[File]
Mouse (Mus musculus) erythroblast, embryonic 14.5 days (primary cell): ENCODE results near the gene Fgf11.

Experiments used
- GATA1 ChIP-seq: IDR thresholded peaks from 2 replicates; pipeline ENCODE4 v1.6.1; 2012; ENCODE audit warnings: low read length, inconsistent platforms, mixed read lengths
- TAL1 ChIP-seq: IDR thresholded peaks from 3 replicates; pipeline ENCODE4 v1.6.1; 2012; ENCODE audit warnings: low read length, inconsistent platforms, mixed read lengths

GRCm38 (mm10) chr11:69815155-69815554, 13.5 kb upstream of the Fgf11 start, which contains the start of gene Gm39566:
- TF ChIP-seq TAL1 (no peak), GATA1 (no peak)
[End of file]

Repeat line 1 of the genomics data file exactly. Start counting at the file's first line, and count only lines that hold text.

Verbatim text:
Mouse (Mus musculus) erythroblast, embryonic 14.5 days (primary cell): ENCODE results near the gene Fgf11.